The beautiful city of Santa Barbara played host to the Tour of California on Saturday as Stage 6 began within a stone's throw of the Pacific Ocean. Well...maybe not a stone's throw exactly, unless you have a REALLY good arm, but pretty close nonetheless. The beachfront park along Shoreline Drive gave spectators plenty of room to mill around and check out the commotion before the riders headed off southeast to Santa Clarita.
One of the coolest things about professional bike racing is the level of interaction between the riders and the fans in the pre-race setting. As we walked to the start line, Kim Kirchen and another T-Mobile rider cruised up in front of us, parked their bikes on the newspaper stand and proceeded to stand in line at a local coffee shop with the rest of the patrons. The Luxembourg national champion - just standing there in line an hour or so before the race. The locals may not have known exactly who he was but they politely greeted him and he politely responded. Can you imagine Alex Rodriguez or Allen Iverson just walking around the stadium and standing in line at the hot-dog counter talking to spectators before a game? Probably not.
There was more of a commotion around the start line as the riders signed in, getting shouts from the crowd and stopping to sign autographs. The more well-known riders were held up quite a bit by this process and a commissaire actually had to tell Tom Danielson to stop signing autographs or else he would miss the deadline to sign the racebook.
Curious side note - a well-rounded, platinum blonde that was standing next to me inside the fences near the sign-in area was calling out to all of the Quick-Step riders and planting big kisses on them as they sheepishly rode past. The riders seemed obligated to address her for some reason and I have to assume that she may have been hosting them at her house or something. It made for a funny scene though because of the faces on the people in the crowd watching her displays of affection. Lots of smiles and sideways glances. And no, I did not get a kiss...from her or the riders.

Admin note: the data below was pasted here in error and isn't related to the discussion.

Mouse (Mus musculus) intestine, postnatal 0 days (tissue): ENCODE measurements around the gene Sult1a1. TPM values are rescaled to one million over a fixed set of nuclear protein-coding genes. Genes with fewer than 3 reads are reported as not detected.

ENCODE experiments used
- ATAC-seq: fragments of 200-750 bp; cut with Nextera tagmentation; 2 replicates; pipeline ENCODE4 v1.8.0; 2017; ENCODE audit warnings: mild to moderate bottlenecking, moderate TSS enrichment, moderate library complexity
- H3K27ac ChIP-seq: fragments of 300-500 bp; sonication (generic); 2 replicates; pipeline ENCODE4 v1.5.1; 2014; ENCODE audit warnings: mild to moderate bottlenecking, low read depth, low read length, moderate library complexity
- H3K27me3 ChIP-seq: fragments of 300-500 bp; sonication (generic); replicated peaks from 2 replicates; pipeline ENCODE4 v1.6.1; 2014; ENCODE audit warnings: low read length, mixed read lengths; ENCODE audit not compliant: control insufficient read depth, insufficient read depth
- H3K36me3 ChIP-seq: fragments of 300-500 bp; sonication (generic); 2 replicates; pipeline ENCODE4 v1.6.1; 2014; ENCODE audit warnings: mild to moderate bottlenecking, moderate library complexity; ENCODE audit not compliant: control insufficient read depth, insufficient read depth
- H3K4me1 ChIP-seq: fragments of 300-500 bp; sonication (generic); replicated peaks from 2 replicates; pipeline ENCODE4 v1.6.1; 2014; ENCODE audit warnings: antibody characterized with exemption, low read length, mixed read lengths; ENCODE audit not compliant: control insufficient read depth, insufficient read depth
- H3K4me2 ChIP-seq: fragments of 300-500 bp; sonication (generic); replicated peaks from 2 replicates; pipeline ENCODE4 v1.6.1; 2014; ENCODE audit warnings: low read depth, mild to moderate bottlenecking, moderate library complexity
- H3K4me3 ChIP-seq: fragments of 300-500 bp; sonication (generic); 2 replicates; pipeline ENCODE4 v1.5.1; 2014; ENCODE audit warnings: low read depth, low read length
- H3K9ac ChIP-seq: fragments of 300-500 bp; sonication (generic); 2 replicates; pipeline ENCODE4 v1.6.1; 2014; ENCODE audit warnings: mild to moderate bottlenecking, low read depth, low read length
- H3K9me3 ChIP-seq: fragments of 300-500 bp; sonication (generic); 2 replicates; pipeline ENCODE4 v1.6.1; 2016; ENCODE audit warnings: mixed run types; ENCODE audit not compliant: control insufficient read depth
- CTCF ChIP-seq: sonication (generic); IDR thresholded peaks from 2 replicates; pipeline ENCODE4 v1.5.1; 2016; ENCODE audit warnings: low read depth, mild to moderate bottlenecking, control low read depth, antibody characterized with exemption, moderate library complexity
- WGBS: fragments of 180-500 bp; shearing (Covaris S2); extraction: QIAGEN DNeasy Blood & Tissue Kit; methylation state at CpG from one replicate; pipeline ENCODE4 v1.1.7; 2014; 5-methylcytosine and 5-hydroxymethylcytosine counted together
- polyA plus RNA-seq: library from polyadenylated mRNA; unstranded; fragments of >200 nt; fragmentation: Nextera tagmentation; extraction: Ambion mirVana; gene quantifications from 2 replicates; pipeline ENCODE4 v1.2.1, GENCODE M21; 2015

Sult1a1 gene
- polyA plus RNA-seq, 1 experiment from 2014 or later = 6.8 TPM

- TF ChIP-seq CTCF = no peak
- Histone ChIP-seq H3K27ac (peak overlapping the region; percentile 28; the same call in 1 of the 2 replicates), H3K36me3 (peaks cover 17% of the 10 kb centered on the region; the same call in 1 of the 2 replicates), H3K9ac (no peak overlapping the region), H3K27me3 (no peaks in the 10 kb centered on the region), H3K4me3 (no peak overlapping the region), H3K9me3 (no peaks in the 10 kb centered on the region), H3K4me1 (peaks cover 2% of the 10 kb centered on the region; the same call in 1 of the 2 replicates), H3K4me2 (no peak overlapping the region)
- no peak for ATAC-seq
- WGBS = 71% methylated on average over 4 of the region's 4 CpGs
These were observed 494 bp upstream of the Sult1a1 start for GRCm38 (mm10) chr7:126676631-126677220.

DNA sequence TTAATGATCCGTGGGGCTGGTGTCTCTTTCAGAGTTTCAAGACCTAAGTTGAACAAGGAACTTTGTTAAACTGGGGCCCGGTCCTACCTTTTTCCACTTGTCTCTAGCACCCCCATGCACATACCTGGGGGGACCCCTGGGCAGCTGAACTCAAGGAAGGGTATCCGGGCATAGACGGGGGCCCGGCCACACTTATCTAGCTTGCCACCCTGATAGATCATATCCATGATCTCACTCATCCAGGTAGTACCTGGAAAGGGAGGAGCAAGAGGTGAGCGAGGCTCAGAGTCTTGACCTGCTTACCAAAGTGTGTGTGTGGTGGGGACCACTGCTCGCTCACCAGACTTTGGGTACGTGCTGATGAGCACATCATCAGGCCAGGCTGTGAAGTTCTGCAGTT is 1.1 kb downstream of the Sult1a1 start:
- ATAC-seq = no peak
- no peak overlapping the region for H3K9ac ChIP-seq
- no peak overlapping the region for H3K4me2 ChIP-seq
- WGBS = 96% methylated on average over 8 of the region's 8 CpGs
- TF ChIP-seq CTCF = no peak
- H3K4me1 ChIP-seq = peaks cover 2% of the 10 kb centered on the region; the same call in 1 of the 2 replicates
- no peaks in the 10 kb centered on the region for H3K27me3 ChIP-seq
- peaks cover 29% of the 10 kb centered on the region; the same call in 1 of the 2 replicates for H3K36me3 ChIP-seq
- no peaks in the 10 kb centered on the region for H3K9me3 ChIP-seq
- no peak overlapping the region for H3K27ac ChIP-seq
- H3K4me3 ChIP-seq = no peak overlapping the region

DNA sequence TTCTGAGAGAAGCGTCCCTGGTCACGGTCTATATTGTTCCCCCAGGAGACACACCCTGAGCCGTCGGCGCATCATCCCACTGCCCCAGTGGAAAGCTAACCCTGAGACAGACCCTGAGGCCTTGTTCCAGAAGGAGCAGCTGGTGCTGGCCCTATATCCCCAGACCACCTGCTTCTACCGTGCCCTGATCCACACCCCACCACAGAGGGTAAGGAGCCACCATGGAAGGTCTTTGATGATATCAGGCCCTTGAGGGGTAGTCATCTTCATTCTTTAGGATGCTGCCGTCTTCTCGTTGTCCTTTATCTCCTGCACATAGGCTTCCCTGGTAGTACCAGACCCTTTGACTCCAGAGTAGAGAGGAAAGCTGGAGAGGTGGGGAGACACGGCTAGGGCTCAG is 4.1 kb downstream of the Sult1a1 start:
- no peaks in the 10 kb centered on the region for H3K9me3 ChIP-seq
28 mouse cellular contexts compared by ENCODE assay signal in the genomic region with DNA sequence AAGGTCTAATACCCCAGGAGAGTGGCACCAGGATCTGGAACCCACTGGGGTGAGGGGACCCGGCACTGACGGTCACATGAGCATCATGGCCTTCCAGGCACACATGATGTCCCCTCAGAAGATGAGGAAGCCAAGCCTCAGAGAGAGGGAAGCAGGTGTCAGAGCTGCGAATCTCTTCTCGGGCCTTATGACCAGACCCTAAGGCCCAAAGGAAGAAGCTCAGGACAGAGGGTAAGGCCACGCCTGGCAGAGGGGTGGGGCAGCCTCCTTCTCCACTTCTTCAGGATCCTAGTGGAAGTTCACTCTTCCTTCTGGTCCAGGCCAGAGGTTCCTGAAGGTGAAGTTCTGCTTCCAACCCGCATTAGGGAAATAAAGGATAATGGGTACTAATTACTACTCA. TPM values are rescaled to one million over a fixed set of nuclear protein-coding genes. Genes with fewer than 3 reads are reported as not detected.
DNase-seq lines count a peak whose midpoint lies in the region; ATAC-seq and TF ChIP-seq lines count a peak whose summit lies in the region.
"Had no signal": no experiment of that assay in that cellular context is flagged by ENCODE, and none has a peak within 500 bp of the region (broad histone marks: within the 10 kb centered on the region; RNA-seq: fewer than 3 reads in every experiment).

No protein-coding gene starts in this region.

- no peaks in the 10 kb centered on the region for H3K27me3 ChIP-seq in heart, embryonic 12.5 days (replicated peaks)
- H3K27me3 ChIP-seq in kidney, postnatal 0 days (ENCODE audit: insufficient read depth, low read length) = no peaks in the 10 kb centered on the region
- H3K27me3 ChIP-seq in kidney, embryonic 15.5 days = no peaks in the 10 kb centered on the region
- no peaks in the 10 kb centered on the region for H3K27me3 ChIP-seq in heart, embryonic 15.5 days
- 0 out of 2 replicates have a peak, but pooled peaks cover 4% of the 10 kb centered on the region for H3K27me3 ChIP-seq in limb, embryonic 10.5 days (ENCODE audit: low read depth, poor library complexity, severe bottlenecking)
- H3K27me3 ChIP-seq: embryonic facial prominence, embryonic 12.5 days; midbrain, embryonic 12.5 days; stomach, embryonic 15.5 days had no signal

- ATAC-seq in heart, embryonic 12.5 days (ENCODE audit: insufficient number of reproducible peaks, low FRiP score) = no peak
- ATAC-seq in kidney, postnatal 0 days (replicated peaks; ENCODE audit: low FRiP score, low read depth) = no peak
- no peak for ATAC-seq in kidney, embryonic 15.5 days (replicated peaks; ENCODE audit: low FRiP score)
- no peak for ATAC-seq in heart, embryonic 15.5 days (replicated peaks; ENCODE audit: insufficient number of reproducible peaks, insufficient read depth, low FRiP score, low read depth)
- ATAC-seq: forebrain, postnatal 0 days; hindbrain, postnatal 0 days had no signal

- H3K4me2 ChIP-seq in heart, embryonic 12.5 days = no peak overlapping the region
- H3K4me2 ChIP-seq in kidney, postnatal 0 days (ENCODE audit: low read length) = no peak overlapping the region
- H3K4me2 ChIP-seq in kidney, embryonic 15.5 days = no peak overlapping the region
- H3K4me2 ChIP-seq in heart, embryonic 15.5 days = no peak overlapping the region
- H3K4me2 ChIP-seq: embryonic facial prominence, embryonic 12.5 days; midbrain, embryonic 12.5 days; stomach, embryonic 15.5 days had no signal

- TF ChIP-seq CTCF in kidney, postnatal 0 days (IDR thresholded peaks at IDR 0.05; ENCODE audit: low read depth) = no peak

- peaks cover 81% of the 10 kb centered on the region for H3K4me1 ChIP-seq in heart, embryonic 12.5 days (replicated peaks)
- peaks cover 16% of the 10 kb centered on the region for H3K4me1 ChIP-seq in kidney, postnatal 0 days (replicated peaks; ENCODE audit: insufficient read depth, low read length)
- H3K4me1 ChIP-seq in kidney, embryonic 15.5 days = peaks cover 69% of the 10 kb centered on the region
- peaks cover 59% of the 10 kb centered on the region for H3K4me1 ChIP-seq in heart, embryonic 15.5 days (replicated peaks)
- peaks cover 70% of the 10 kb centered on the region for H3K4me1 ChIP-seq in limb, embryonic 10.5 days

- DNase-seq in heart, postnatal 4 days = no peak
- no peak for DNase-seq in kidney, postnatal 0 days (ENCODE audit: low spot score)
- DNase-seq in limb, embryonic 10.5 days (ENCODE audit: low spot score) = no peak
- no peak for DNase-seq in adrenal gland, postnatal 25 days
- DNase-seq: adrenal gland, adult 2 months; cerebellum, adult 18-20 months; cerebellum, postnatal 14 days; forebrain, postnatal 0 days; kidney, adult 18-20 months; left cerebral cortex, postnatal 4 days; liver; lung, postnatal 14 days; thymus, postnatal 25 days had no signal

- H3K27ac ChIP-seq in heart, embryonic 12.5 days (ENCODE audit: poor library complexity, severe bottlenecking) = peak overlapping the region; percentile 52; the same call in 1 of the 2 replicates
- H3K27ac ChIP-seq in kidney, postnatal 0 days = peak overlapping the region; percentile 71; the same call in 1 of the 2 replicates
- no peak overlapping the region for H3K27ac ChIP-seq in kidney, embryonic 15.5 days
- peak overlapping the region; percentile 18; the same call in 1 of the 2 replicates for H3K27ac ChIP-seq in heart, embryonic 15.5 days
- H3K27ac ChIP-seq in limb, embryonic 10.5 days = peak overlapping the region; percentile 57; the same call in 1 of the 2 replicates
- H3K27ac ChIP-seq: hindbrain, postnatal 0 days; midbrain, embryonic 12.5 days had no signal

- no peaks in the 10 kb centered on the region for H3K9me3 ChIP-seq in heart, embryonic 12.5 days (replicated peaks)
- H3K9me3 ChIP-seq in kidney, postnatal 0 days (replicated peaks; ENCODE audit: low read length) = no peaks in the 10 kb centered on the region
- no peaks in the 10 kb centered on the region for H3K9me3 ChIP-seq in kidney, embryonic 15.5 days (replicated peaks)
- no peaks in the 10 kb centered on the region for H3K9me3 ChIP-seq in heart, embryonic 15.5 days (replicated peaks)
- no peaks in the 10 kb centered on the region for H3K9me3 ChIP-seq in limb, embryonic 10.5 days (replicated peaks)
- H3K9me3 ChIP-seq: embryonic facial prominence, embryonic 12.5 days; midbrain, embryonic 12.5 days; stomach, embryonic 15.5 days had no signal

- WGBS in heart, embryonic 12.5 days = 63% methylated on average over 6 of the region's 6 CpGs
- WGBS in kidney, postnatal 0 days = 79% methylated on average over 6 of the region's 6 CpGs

The race began quickly and the riders shot out of town without any parade laps. This was unfortunate in my opinion. It would have been fairly easy to give the spectators a chance to see more of the neutral start by winding them up and down Shoreline. The reason I say this was disappointing was because of the number of people I overheard saying how quickly the event departed. In particular, a couple of young boys asked their father, "Was that it?" to which he responded, "Yeah, wasn't that exciting?" Their response in unison, "Not really."
Not knowing all of the logistics of the event, it is difficult for me to criticize the organizers for the rapid exit but Santa Barbara is a strong enough cycling community to deserve a bit more action - even if it is only an extended neutral start. The Tour of California has been a great success for the most part but the key to the longterm growth of the sport will be dictated by the sentiments of many children like the two dissatisfied boys I overheard.
Due to the action of Saturday's Stage 6 and the fact that the 1890 House does not get Versus, I will recount the events of the day with another running diary when I return to Boulder Sunday afternoon. Please stay tuned.